Barker v. Wingo: Case Brief

Instructor: Rachael Smith

Rachael has a background in secondary education and has practiced law for eight years.

In this lesson, we'll explore the U.S. Supreme Court case of Barker v. Wingo, which explores the right to a speedy trial. A quiz will follow in order to test your understanding of the key concepts of the case.


Silas Manning and Willie Barker were arrested in 1958 for the murders of an elderly couple. The prosecutor believed that he had a stronger case against Manning, so he hoped to use Manning's trial testimony to convict Barker. They asked for a continuance of Barker's trial so that Manning's trial could be completed. Barker did not object to the continuance request.

Manning, however, decided not to testify at his own trial. A jury is required to make a unanimous (meaning that everyone must agree) decision that a defendant is either guilty or not guilty. His trial ended in a hung jury when the jury could not make a unanimous decision.

Manning was tried again, but his conviction was reversed on appeal because the Court of Appeals determined that evidence was obtained as a result of an illegal search. Manning was convicted at his third trial, but the conviction was reversed again. The fourth trial resulted in another hung jury. Finally, Manning was convicted at his fifth trial of one murder and was convicted of the second murder at his sixth trial. In all, it took six trials and eight years to convict Manning.

During Manning's entire trial process and two appeals, the prosecutor continued to request continuances of Barker's trials. Barker was able to post bond after ten months in jail and was released. Barker and his attorney did not object to the first eleven continuances of his trial. After that, Barker began to ask that his case be dismissed. He was unsuccessful and was finally tried, convicted, and sentenced to life in prison in 1963.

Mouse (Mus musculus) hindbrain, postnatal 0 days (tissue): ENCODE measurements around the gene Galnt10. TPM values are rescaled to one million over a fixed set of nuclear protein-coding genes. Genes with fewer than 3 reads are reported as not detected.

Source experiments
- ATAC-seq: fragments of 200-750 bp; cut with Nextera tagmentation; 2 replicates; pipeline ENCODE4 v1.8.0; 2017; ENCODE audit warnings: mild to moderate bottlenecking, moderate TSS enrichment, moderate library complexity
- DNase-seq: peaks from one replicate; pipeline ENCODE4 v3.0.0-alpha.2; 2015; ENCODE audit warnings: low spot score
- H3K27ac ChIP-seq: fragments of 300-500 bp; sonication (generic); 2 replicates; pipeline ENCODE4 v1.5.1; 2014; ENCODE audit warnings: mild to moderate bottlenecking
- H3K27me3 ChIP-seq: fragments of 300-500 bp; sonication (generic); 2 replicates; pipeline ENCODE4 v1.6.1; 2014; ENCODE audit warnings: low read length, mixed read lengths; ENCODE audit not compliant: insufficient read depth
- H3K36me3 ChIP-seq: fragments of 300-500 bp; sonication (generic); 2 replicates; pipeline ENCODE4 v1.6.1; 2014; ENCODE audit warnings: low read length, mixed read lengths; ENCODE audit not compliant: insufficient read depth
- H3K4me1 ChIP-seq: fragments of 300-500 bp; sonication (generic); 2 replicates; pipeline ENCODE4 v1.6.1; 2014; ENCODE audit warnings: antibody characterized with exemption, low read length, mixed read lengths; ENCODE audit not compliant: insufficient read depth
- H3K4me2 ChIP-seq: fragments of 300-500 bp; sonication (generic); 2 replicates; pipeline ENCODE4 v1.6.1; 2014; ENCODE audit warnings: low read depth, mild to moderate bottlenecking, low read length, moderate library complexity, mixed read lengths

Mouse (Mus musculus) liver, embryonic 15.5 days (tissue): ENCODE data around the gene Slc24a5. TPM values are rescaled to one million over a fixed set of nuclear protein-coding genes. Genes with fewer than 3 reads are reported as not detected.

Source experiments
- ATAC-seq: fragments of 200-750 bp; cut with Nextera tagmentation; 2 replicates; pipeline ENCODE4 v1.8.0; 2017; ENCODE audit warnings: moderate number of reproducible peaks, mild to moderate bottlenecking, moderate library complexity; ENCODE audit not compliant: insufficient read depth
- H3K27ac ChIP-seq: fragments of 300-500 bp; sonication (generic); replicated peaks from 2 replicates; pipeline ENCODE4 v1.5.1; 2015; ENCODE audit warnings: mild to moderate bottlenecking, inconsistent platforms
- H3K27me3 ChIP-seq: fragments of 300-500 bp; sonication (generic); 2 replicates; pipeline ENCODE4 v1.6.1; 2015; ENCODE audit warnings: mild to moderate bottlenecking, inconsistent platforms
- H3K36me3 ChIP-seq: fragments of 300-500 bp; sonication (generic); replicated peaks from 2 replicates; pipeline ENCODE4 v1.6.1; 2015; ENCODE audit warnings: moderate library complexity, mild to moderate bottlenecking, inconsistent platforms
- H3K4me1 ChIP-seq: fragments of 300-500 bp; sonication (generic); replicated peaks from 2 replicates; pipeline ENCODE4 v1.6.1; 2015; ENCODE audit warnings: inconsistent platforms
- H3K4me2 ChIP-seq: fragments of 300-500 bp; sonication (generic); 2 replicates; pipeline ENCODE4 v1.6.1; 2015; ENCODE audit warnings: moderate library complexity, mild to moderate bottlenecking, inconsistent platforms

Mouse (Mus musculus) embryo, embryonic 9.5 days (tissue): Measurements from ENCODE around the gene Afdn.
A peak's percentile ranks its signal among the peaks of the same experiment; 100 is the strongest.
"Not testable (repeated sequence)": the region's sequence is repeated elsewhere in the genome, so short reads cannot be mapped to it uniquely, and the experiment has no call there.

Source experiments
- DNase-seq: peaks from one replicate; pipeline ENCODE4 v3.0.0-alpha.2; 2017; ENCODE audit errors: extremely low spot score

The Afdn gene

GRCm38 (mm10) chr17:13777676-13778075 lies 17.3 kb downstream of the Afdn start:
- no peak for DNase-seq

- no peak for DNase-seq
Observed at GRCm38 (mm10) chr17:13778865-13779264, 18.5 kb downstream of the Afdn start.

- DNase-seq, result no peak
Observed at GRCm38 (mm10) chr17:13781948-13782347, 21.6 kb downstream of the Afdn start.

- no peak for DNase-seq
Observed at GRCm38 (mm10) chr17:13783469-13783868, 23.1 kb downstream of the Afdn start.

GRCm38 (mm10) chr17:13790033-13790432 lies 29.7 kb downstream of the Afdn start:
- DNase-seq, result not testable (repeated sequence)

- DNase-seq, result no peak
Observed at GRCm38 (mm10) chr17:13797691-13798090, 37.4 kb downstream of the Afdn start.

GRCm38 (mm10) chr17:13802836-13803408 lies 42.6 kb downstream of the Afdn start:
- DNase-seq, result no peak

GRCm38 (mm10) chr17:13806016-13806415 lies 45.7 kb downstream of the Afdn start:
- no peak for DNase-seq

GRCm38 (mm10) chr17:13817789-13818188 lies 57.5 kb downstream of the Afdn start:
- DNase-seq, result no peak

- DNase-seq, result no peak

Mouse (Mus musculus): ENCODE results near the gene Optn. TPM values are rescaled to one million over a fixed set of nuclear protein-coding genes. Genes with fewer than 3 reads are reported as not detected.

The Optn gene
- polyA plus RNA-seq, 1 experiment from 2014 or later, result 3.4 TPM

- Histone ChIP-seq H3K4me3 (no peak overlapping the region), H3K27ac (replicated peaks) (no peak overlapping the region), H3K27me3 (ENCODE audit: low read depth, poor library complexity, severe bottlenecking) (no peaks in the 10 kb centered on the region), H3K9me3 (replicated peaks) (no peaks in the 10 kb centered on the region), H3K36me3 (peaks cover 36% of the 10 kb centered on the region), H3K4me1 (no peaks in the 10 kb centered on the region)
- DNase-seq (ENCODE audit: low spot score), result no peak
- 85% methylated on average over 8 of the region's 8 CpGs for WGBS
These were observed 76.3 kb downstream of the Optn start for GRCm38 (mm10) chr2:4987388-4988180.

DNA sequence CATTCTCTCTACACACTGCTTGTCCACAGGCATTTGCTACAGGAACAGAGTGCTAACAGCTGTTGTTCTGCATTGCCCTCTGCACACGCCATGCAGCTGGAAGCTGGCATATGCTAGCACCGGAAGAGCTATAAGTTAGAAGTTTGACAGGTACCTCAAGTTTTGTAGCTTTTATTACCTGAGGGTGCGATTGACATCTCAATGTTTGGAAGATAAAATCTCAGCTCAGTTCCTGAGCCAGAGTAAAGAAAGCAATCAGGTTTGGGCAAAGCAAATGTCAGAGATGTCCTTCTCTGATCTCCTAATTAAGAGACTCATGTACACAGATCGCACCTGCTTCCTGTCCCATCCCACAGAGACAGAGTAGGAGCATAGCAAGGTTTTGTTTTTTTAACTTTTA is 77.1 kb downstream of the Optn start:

Barker appealed several times but was unsuccessful. He then asked that the Supreme Court of the United States (SCOTUS) review his case.

Issue and Rule of Law

Did all the delays in Barker's case violate his Sixth Amendment right to a speedy trial?

The right to a speedy trial is not a hard and fast rule. The court should balance the reasons for the delays, the defendant's response to the delays, and the prejudice that any delay caused the defendant to determine if there was a violation of the defendant's right to a speedy trial.


Besides the fact that a defendant is entitled to a speedy trial, there are multiple reasons why trials should not be delayed.

Delaying trials can:

  • Create a backlog of cases to be heard by a court
  • Promote greater plea deals for defendants
  • Provide defendants out on bond a greater opportunity to commit additional crimes
  • Provide more opportunity for defendants to leave the jurisdiction
  • Affect rehabilitation because of the time between when a crime is committed and when a defendant is sentenced

Defendants can use the delays to their advantage. When trials are delayed, witnesses can become unavailable to testify, or their memories may be affected by time. They may not remember events two years later as well as they did six months later.

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